Forty-six years ago, the country woke up to the hissing sound of television white space, radio static, and to newspapers announcing the declaration of Martial Law a few days back. For the next nine years, the country was officially ruled by military law. And even after the formal lifting of Martial Law in 1981, Ferdinand Marcos continued his personal rule, ably assisted by a subservient military acting like his own private army.
Based on data from Human Rights Victims’ Claims Board, 11,103 people directly suffered Marcos’s wrath: political critics, media workers, and student activists. Some were tortured, murdered, and forcibly disappeared. Those who lived through the ordeal will be forever wounded by the unspeakable atrocities committed against them.
Those imprisoned were brutalized and violated by military forces. Some days, they were made to perform menial tasks for their captors, like cleaning the barracks and washing their clothes. In other days, they were strapped to steel bed frames and electrocuted, or their private parts inserted with foreign objects, or their bodies made as ashtrays, or they were raped and molested, over and over and over again.
Some of those brutalized ended up dead or forcibly disappeared. After Archimedes Trajano had the gall to question Imee Marcos’s capability as Kabataang Barangay (KB) National Chairperson, Imee’s guards seized Trajano and dragged him away. Hours later, Trajano’s lifeless body was found, severely tortured and beaten black and blue.
Millions more suffered from substandard government services and infrastructure, as the Marcos crony machine used its proximity to the First Family to divert public monies to private pockets. One crony, Herminio Disini, who brokered the deal for the Bataan Nuclear Power Plant, ended up with billions of dollars that allowed him to evade accountability by buying a barony in Austria. Meanwhile, we paid for a nuclear power plant that never produced even a kilowatt of electricity, and continue spending millions of pesos for its annual maintenance.
Marcos personally guaranteed some of the loans made by his cronies, loans whose proceeds lined up their pockets. These ‘behest loans’ triggered a debt crisis in the early 1980s, forcing us to accept the harsh economic conditions imposed by our debtor banks. We are still suffering from these conditions.
As we mourn and remember the dead, the tortured, the disappeared; as we contemplate the extent of the Marcos plunder that contributed much to our poverty, we rage against the return of the Marcoses and their cronies, as if they all just took a long vacation in Hawaii.
We rage against the rehabilitation of the Marcoses. Imelda Marcos is now a Member of the House of Representatives. Imee Marcos is now Governor of Ilocos Norte. Bongbong Marcos is poised to become the vice president if the Supreme Court decides in his favor. He even expressed his desire to follow his father’s footsteps to the presidency.
We rage against the historical revisionism that aims to put the Marcoses in a better light. When once the Libingan ng mga Bayani is the revered final resting place of heroes, national artists, and illustrious political leaders, it now houses the mortal remains of the Marcos patriarch. When once UP is sacred ground, off limits to the Marcoses, now the likes of Imee and her KB ilk – including the University President – can dance their way inside campus premises with impunity. When once being a Marcos means being a pariah, now Bongbong almost won the vice presidency two years ago.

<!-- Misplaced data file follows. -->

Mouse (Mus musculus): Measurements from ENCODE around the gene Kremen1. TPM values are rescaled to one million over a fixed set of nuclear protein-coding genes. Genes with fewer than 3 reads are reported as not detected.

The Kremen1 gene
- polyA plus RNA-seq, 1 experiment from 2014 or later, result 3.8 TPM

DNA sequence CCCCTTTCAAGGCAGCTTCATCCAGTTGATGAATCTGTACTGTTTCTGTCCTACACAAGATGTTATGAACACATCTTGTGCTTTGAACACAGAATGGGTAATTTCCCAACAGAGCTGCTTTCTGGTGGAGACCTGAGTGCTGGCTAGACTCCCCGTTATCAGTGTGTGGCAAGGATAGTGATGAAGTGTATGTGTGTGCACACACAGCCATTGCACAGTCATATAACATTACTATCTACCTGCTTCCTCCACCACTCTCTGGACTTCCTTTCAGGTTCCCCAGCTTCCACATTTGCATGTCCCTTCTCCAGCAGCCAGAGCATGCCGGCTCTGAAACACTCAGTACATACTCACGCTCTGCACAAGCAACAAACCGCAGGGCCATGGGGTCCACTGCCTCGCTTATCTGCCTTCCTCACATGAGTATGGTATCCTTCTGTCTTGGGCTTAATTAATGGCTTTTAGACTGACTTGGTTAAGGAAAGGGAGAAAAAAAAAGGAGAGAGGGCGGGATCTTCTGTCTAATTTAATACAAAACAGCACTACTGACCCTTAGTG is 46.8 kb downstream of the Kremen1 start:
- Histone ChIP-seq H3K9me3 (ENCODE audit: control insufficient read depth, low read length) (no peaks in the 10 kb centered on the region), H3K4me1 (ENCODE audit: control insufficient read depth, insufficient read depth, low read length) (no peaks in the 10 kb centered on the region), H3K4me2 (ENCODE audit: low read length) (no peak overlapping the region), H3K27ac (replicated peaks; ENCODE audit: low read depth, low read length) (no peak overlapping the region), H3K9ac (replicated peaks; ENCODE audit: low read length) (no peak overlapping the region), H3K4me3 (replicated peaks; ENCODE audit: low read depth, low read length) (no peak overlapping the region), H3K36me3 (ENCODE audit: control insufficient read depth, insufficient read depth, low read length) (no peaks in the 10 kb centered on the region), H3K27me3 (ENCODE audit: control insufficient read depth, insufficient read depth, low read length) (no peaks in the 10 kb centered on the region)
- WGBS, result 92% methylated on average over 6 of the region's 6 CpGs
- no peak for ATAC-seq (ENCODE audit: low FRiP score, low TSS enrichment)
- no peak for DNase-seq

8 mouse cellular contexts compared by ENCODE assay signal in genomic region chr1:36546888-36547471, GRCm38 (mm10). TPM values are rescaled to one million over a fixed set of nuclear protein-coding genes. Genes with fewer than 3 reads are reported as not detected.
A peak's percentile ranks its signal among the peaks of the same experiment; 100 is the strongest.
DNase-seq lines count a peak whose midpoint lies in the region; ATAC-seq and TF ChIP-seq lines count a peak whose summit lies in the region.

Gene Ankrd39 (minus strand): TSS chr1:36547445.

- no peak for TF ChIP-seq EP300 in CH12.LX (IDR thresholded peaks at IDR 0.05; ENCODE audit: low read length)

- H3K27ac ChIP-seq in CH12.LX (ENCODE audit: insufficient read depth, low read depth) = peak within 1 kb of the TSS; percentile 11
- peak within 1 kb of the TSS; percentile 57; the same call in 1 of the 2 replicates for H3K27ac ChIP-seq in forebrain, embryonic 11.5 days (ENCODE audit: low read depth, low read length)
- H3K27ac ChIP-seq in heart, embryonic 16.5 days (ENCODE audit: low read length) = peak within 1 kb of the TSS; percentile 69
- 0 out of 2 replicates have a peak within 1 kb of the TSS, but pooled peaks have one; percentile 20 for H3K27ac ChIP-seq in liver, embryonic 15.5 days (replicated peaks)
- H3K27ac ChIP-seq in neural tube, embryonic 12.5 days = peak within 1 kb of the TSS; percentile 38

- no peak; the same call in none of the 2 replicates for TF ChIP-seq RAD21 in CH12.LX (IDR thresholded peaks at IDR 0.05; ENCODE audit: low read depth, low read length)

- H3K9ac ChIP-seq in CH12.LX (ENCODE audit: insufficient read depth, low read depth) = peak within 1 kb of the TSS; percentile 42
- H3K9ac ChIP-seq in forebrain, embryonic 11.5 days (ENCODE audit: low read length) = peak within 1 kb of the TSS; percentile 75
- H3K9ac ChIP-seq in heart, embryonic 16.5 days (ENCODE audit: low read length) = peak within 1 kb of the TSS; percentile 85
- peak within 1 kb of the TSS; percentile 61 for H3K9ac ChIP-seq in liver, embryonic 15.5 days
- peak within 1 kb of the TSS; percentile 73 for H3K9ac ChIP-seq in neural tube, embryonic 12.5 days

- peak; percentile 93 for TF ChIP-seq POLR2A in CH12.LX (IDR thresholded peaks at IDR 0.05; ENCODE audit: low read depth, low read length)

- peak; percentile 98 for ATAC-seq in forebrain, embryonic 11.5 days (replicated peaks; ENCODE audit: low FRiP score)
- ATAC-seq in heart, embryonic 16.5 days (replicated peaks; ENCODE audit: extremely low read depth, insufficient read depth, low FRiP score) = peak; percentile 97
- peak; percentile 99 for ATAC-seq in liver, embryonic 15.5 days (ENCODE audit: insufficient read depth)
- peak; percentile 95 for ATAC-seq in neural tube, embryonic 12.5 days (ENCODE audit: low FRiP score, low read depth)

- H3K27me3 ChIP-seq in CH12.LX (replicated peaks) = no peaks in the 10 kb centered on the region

We rage against the system’s failure to exact accountability from the Marcos crony machine that almost bled us dry. The Filipino people have already paid for the profligacies of the Marcoses and their cronies; we are set to pay for more until 2025.
As our rage overflows, we witness the making of another dictator who publicly exhort Marcosian virtues, and who even attempts to ape the brutality of the former dictator.
Since 2016, Rodrigo Duterte has presided over the killing of thousands of poor people merely suspected of being drug users, while his big-time friends remain scot-free. His lackeys and their paid trolls stifle dissent and free discourse.
While Marcos had duets with Imelda to endear themselves to the people, Duterte treats us to a daily dose of tasteless jokes and unrepentant display of machismo to prop up his folksy image.
When Marcos undertook a massive infrastructure development program, his family and his cronies all lined up their pockets with kickbacks and commissions. Now, state auditors and public intellectuals flagged the government’s massive infrastructure development program because of various implementation delays and questionable transactions with dubious organizations.
Months leading to the declaration of Martial Law, and some years preluding his eventual downfall, the Marcos economy had been mired with skyrocketing prices, ballooning debt, dissipating investments, and a negative balance of payment. Within two years of the Duterte administration, the peso sharply devaluates against the US dollars, prices are running amuck, and supplies of basic commodities are running low.
The underlying principle of our constitutional democracy rests on the notion that if the agent – the government – breaks the social contract, the people, in their rightful sovereign might, have the duty to remove this government, and to replace it with one that will serve the people’s interest.
Thus, for the wannabe dictator now in Malacanang, our rage will not abate. Our rage will be guided to its logical conclusion: Duterte’s ouster.
But beyond an individual’s ouster, we, as a nation, must exact accountability, not just from the Marcoses, but also from the Aquinos, the Arroyos, the Dutertes, and all other factions of the ruling elite that treated this country like their personal fiefdom, the people their slaves. No more!